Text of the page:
The good thing is, we were able to salvage some of the dyno data up to 4,250 rpm, and it was encouraging. Compared to our previous dyno pulls, we found an incredible jump in torque starting as low as 2,400 rpm. This proved that the turbo was indeed spooling up sooner, making more boost earlier. By 3,600 rpm, we witnessed a 32-lb-ft increase in torque compared to the previous peak of 280.5 lb-ft, and at 4,250 rpm-the highest rpm point we could record with our wounded soldier-we saw an incredible 37 rwhp gain. This means at just 4,250 rpm, we already were making over 200 rwhp where it used to be just 164 rwhp without the new exhaust setup. Had the car been able to rev cleanly all the way up to redline, we're confident that a 45-rwhp gain would have been realized at about 5,300-5,400 rpm.

Despite being sidestepped by mechanical maladies, we uncovered a few things in this test. For one, the SVO factory exhaust components, consisting of a small-diameter downpipe, a choked-up catalytic converter and some crush-bent tailpipes, were incredibly restrictive and robbing us of power. Had we known how much power was being bottled up in the first place by the exhaust, we probably would have performed these mods first before the first bolt-on was ever secured to the topside of the engine. Secondly, we proved that by freeing up everything after the turbo, torque and horsepower gains can be found not just on the top end but throughout the entire rpm range. As boost came in earlier, torque also swelled. Of course, this was all before the engine decided that it was time to call it quits on us.

Which brings us to the next part of the evaluation. After having lived with this car for about two years now, we can fully relate to the turbo-2.3 experience and have drawn a conclusion-the car is certainly reliable as a daily driver and is fun to own. Its reduced heft over the front wheels can be felt when negotiating turns, and its "dare to be different" attitude certainly says a lot about itself and its owners. But as these cars approach 20 or more years in age, there are factors that come into play that cannot be directly blamed on the engine's design. In all fairness, any engine, no matter who makes it, will need a thorough going-over when it's 20-plus years old. Because time is never kind to any car, consider a quality refresh or engine rebuild a part of the ownership experience. Aside from the leaky gaskets we've had to deal with, engines tend to need a little more care in their old age. But in the end, these are excellent alternatives to the 5.0 if you're looking for something different that benefits from modern-day turbocharger technology.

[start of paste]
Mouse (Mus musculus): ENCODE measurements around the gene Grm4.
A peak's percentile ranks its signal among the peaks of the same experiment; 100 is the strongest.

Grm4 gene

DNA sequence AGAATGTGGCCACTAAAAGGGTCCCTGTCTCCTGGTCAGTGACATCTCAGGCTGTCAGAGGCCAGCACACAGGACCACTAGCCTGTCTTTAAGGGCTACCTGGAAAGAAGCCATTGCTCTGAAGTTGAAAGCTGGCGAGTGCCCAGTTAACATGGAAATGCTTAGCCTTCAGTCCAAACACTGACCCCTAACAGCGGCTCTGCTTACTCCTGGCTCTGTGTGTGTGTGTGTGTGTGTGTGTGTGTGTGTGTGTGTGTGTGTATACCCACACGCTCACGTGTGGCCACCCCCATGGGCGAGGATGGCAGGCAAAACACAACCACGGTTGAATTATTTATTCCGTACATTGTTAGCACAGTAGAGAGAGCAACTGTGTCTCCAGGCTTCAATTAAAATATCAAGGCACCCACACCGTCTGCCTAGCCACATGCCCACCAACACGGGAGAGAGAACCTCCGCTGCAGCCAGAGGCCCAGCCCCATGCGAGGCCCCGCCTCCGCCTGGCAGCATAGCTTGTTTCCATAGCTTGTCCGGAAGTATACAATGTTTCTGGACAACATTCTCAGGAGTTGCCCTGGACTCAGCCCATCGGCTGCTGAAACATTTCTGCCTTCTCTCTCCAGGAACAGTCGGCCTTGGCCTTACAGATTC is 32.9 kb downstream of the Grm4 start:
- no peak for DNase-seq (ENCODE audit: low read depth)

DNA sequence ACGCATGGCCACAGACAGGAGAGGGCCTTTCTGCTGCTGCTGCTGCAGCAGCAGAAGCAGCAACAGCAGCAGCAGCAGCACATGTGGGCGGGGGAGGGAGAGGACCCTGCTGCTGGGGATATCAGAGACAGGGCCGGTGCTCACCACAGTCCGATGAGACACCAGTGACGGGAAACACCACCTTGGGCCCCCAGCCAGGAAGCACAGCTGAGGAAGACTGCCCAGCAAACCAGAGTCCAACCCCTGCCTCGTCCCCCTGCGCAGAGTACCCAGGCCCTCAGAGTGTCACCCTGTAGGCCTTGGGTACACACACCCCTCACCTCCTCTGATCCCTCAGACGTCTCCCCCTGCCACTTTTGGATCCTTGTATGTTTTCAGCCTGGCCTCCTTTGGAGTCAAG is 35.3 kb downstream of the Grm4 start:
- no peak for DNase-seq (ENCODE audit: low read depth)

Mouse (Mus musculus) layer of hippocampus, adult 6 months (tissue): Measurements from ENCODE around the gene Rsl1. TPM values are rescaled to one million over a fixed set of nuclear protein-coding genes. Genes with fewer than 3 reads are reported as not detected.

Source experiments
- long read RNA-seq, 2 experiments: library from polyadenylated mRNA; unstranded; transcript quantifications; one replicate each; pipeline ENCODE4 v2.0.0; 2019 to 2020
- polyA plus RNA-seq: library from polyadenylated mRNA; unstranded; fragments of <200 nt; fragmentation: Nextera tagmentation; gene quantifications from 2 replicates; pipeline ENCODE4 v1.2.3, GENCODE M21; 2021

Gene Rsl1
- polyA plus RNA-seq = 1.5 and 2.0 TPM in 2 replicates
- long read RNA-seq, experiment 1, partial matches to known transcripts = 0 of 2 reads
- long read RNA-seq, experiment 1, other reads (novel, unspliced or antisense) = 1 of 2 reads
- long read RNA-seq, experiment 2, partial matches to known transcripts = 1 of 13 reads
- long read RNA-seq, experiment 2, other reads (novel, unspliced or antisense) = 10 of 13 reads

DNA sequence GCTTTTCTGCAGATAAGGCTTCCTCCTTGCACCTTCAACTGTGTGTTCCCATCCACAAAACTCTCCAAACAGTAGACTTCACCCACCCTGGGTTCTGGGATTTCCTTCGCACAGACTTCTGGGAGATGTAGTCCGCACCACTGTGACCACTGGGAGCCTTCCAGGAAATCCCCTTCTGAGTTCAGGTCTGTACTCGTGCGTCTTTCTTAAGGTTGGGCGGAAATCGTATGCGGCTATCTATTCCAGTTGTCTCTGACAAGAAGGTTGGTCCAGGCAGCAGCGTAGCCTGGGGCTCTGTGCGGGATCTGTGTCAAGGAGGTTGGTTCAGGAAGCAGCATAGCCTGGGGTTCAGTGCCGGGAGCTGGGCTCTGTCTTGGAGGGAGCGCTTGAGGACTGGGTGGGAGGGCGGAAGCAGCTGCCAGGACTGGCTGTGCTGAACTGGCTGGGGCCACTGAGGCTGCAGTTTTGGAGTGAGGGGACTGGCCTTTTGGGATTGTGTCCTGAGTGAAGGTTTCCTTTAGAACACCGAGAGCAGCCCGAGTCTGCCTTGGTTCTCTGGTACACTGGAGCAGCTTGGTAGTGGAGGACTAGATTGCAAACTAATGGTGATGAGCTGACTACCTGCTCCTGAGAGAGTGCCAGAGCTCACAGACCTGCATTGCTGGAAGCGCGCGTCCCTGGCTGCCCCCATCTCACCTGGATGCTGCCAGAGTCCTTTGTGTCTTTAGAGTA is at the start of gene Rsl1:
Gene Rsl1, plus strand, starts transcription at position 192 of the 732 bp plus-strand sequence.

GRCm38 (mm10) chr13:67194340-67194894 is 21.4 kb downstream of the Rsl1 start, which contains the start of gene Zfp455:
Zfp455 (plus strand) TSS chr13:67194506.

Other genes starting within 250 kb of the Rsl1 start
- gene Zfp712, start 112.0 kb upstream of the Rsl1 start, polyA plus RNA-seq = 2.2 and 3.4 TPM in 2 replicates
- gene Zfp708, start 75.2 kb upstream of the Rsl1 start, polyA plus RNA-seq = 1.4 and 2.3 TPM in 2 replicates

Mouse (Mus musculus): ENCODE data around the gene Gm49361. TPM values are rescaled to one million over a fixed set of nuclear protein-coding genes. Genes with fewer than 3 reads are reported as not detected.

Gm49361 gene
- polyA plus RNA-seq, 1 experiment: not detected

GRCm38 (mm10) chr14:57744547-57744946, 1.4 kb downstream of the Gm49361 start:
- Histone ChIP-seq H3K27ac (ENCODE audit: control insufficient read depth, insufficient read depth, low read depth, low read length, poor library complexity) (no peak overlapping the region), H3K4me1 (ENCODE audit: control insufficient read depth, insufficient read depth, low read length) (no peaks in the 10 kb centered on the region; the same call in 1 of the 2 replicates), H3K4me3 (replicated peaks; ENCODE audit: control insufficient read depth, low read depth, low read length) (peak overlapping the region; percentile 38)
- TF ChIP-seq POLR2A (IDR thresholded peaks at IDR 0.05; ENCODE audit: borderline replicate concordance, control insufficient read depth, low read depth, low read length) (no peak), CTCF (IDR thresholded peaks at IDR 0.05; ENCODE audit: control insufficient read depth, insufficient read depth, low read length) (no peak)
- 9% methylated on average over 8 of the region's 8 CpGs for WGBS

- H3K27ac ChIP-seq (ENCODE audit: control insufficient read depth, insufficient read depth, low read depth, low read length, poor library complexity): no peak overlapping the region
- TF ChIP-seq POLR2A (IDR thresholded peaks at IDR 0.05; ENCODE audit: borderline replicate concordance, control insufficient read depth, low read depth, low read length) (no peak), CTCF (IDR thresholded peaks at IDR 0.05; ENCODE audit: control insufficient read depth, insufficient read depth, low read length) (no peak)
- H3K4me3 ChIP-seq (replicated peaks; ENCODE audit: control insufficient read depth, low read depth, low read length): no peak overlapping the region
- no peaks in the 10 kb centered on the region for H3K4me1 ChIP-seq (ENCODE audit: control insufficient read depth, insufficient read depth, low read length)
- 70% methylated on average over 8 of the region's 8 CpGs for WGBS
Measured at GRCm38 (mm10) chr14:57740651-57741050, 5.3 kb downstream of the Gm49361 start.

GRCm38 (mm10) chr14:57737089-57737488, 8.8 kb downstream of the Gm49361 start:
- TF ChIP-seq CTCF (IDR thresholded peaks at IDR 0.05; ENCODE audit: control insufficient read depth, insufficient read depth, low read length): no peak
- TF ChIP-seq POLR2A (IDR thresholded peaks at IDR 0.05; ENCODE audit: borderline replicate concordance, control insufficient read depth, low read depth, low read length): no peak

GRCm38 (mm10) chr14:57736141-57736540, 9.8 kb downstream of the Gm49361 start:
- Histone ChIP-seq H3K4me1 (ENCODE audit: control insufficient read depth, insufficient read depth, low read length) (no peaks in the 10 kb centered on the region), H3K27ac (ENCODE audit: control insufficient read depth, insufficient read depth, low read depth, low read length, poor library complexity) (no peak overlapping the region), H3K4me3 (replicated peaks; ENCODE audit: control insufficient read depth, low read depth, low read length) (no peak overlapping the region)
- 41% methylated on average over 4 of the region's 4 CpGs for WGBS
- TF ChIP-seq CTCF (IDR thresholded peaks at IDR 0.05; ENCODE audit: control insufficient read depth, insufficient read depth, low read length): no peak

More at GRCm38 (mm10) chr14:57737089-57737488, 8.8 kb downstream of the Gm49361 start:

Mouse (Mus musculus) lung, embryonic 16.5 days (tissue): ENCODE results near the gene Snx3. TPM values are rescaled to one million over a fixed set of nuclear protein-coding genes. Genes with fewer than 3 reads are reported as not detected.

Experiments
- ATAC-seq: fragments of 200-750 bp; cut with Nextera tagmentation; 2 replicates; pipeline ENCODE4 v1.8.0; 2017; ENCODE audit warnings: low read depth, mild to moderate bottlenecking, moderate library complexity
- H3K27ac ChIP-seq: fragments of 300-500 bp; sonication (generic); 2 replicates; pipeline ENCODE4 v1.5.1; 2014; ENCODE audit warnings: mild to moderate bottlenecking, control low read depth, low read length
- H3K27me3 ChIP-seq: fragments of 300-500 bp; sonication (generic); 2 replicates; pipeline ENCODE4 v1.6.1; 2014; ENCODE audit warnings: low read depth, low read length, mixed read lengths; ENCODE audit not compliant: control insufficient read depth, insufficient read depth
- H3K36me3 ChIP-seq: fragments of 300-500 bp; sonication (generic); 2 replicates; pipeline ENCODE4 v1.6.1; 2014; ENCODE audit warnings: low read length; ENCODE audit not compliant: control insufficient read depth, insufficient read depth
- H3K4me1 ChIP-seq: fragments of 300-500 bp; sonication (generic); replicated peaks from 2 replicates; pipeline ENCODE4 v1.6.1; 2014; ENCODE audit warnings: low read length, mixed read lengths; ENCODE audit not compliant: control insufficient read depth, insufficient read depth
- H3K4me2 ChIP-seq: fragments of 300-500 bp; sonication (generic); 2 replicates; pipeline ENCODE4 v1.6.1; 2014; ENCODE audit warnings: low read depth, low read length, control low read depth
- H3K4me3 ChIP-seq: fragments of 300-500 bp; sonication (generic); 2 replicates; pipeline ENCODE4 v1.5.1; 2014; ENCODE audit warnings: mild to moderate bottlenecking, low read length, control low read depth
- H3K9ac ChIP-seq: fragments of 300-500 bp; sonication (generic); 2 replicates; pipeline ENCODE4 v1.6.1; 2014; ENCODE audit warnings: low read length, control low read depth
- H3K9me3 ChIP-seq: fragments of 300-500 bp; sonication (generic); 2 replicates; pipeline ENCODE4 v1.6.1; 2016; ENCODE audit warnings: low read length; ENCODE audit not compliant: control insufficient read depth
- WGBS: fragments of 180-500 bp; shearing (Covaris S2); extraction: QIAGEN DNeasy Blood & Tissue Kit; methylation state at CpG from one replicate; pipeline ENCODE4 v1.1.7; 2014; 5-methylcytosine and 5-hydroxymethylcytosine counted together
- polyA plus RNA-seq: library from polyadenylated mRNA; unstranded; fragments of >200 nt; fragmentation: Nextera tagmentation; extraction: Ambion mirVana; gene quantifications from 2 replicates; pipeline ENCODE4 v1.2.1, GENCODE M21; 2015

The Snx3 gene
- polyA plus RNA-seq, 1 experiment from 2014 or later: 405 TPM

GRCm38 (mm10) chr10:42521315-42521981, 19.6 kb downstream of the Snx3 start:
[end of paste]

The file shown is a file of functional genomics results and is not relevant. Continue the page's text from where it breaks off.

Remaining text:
Chalk this experience up to, well, experience. As die-hard 302 fans, we gave these cars a strong benefit of the doubt. But as the Ford performance market now shifts to Three-Valve 4.6L V-8s, we'll have to say goodbye to our favorite four-cylinder, the turbo-2.3 and shift our efforts to what is undoubtedly the future of Ford, the modular V-8. Well, for the time being.

Down The Tubes?
Since we were unable to get solid numbers from our own SVO, we called the helpful turbo-2.3 gurus at Forced4 Motorsports to help us find a car that would represent how an SVO with the Stinger exhaust pipes would work on the dyno. What they brought was their own test mule, an '86 SVO that had also been fitted with a Rod's Headers tubular header that is available through Forced4, and Forced4's own front-mounted intercooler system along with a slightly larger turbo.

On the dyno, spool-up time was noticeably slower, but the horsepower the car was pumping out was certainly newsworthy, considering the amount of money that Eric Klein of Forced4 invested. His SVO belted out 281 hp at 5,900 rpm, and torque was steady at 304 lb-ft at 4,100 rpm. Compared to our own SVO, that's a difference of 89 hp and 23 lb-ft of torque. The power increases were sizeable, but the turbo lag was certainly noticeable. The power gain at the peak readings occurred at higher engine speeds. Torque did not suffer as much as we thought it would. What we can attest to is that, given the amount of power gained on the top end, this would certainly be the best way to hustle your car down the track. Turbo-4s for everyone!